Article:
Meningitis is a rare medical condition that affects the delicate membrane covering the brain and spinal cord known as meninges. The infection can spread between people who are in close contact with each other. While some cases of meningitis may improve in a few weeks without treatment, others can be life threatening and often require immediate medical treatment. Health experts recommend early treatment of meningitis to prevent a patient from developing serious complications. If not treated, meningitis can cause permanent disability, brain swelling, coma or worst of all, death. This article looks at the major causes of meningitis including its symptoms, diagnosis, treatment, and prevention.
Symptoms of Meningitis
Meningitis symptoms may vary depending on age and can develop within hours or days. Some of the common symptoms include fever, headache, confusion, stomach upset, stiff neck, and sensitivity to light. Early meningitis may mimic the symptoms of flu, also known as influenza. Newborns or infants may experience various symptoms such as high fever, sluggishness, irritability, poor feeding, and a bulge in the soft spot on top of their heads.
Major Causes of meningitis
Different types of bacteria can lead to a contagious infection known as bacterial meningitis. One of the common types of bacteria that can cause bacterial meningitis is Streptococcus pneumoniae, which can be found in the nasal cavity, sinuses, and respiratory tract. Hemophilus influenza is another type of bacteria that not only causes meningitis but also causes inflammation of the windpipe and infection of the blood. Neisseria meningitidis is spread through respiratory fluids including saliva. Other types include Listeria monocytogenes, which are foodborne bacteria and staphylococcus aureus that is commonly found on the skin.
Meningitis can also be caused by viruses in the Enterovirus category which includes coxsackievirus A, coxsackievirus B, and echoviruses. Other viruses that can cause meningitis include mumps, influenza, herpes, measles, and HIV. Viruses in the Enterovirus category are common during summer and fall. However, a small percentage of people who contract some of these viruses often develop meningitis. It is important to know that viral meningitis can go away without treatment while other causes may not require any type of treatment.
Fungi can enter your bloodstream and spread to the area between your brain and spinal cord. Fungal meningitis usually develops in people with a weakened immune system such as patients suffering from cancer or HIV. Some of the common fungi that cause meningitis include Blastomyces, Cryptococcus, Coccidioides, and Histoplasma. Cryptococcus is inhaled from soil or dirt that is contaminated with bird droppings. Histoplasma is found in areas contaminated with bat or bad droppings. Blastomyces and Coccidioides are also found in soil and can cause fungal meningitis.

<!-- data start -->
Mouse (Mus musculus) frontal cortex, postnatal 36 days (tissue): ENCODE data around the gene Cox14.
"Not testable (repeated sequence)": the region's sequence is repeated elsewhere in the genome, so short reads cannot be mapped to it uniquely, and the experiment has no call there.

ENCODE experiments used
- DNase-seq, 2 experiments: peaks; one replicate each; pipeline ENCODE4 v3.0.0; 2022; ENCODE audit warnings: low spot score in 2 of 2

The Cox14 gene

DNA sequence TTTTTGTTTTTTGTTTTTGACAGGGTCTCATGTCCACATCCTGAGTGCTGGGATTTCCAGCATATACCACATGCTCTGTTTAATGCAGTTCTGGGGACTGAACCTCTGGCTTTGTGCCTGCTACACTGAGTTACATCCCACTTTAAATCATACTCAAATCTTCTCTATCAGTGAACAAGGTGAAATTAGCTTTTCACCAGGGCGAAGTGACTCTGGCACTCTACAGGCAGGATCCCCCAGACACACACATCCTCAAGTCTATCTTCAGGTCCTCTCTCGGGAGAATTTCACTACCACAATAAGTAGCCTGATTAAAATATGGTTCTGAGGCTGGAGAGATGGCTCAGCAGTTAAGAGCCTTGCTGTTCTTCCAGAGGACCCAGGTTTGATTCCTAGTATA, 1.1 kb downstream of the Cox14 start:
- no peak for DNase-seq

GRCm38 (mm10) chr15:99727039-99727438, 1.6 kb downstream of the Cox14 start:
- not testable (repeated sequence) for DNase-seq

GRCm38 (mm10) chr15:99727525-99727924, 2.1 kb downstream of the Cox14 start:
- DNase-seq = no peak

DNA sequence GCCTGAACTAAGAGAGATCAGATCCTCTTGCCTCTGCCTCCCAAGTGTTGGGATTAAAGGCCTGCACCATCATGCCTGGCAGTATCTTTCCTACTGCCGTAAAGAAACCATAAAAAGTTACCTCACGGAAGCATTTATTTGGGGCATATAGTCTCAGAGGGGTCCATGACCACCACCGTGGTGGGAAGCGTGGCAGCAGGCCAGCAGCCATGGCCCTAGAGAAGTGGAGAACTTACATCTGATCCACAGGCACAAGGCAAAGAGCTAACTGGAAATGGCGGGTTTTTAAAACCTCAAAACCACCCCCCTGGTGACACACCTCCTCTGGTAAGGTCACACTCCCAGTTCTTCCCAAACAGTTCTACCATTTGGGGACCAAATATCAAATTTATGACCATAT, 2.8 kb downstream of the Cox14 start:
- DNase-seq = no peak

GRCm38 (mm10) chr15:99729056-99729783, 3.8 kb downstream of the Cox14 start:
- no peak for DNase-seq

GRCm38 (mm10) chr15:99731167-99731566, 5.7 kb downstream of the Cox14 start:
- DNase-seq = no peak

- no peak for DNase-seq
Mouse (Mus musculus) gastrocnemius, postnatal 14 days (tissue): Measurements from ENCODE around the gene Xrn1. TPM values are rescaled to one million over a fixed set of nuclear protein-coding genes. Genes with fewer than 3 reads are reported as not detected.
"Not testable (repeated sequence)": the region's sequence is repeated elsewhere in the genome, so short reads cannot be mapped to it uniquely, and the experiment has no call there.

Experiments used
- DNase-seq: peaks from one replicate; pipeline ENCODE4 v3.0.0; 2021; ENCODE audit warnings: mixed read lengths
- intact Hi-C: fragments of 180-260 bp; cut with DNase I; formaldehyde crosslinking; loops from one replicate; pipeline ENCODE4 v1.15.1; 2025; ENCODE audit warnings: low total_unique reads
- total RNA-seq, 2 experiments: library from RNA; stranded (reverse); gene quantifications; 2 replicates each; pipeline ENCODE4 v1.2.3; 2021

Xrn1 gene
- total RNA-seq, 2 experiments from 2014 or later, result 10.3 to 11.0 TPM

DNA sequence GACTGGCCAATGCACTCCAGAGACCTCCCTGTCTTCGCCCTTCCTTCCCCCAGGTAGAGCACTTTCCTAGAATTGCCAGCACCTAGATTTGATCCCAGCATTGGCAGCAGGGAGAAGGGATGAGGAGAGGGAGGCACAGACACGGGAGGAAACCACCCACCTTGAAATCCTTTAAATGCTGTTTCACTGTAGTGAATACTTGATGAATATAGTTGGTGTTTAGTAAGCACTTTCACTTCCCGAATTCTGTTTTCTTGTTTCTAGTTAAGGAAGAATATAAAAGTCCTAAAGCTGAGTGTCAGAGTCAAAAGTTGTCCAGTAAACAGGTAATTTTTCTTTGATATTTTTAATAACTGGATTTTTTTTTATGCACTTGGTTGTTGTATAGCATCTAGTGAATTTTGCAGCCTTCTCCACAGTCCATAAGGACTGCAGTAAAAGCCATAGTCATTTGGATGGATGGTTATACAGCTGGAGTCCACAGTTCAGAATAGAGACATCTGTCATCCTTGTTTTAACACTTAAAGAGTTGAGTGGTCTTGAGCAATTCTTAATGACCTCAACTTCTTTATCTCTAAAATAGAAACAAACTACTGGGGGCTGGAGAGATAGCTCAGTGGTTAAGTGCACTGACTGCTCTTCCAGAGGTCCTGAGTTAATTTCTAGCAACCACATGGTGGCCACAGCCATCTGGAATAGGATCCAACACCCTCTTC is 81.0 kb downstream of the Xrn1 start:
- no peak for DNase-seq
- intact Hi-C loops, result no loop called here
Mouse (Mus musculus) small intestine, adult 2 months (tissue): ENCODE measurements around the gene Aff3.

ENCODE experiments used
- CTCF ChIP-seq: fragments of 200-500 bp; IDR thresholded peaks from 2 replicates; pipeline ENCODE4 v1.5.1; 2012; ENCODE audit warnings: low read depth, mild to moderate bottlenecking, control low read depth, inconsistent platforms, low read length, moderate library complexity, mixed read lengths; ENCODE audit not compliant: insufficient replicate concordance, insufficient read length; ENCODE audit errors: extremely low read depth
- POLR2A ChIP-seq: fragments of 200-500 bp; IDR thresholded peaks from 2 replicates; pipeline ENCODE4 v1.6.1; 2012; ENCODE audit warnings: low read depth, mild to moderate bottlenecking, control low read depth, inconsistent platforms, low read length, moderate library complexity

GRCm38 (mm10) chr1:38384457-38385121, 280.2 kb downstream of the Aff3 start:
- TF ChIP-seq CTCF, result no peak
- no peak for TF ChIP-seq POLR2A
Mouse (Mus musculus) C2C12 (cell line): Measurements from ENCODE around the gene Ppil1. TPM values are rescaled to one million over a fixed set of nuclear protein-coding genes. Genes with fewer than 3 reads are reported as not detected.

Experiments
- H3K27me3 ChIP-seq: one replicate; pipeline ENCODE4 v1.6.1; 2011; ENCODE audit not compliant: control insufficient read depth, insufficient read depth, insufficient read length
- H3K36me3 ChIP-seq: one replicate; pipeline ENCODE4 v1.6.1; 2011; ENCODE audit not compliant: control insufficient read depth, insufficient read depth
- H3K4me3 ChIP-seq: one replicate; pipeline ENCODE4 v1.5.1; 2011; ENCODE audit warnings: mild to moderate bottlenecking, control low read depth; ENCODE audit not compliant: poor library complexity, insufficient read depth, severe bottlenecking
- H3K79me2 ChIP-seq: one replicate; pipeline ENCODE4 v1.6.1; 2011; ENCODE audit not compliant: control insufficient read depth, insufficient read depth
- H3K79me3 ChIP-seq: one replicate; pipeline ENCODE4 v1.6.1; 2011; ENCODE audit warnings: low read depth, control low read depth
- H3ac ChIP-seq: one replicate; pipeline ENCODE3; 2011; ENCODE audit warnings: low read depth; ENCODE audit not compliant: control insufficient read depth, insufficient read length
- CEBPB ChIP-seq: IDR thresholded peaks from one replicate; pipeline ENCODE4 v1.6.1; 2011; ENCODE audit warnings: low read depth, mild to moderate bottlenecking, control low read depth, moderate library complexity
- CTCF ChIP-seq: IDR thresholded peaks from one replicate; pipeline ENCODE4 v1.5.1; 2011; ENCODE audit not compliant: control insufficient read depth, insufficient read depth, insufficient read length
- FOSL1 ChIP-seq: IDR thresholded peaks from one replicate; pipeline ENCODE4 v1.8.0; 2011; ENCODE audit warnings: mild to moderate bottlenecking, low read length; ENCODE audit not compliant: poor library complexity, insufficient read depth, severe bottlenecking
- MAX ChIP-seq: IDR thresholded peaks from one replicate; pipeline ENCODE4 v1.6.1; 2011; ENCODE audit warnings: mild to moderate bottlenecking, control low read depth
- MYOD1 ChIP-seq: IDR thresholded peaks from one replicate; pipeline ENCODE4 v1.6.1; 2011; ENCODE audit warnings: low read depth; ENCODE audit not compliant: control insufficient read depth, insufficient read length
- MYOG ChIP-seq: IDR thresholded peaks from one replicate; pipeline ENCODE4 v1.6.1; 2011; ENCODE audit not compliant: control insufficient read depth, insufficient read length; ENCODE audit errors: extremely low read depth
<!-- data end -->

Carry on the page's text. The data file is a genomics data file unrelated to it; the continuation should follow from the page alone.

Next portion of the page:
Meningitis can also be caused by parasites found in feces, dirt, and on some foods like raw fish, snails, and poultry. The three main parasites that cause parasitic meningitis are Gnathostoma spinigerum, Baylisascaris procyonis, and angiostrongylus cantonensis. Unlike bacterial meningitis, parasitic meningitis cannot be passed from one person to another. Instead, the parasites can hide out on food or infect an animal that is eventually eaten by humans as food. The eggs of the parasite are infectious and may cause an infection once ingested. The parasite can destroy brain tissues causing seizures, hallucinations, and other serious symptoms.
Diagnosis and Treatment of Meningitis
Meningitis is diagnosed through physical examination, testing through spinal tap. The treatment of meningitis may vary depending on the primary cause. Bacterial meningitis requires immediate medical attention since early treatment prevents brain damage and possible death. It is usually treated with intravenous antibiotics depending on the type of bacteria involved. Patients suffering from fungal meningitis are treated using antifungal agents.
Parasitic meningitis may involve treating the infection directly or only treat the symptoms. This type of meningitis may get better without antibiotics depending on the cause. Although some cases of viral meningitis may resolve on their own, other situations may require treatment using intravenous antiviral medications.
The best way to prevent meningitis is to practice good hygiene by not sharing personal items such as toothbrushes, lip balms, or cutting objects. There are also vaccinations that can be administered to reduce the risk of meningitis. It is also important to wash your hands often to avoid spreading germs. Always cover your mouth when coughing or sneezing and lastly, stay healthy by eating a balanced diet, performing regular exercises and getting enough rest.
Meningitis can be caused by either bacteria, viruses, parasites or fungi. The best way to prevent meningitis is to maintain a healthy lifestyle especially if you have a weakened immune system. It is important to seek immediate medical attention if you have been in contact with a person infected with meningitis, as they can be contagious. Treating meningitis at an early stage is essential as it prevents you from developing serious health complications.